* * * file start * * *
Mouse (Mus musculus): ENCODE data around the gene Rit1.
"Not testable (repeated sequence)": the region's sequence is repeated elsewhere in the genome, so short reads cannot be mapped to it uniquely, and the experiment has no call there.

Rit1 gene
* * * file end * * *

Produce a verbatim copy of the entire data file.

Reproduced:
Mouse (Mus musculus): ENCODE data around the gene Rit1.
"Not testable (repeated sequence)": the region's sequence is repeated elsewhere in the genome, so short reads cannot be mapped to it uniquely, and the experiment has no call there.

Rit1 gene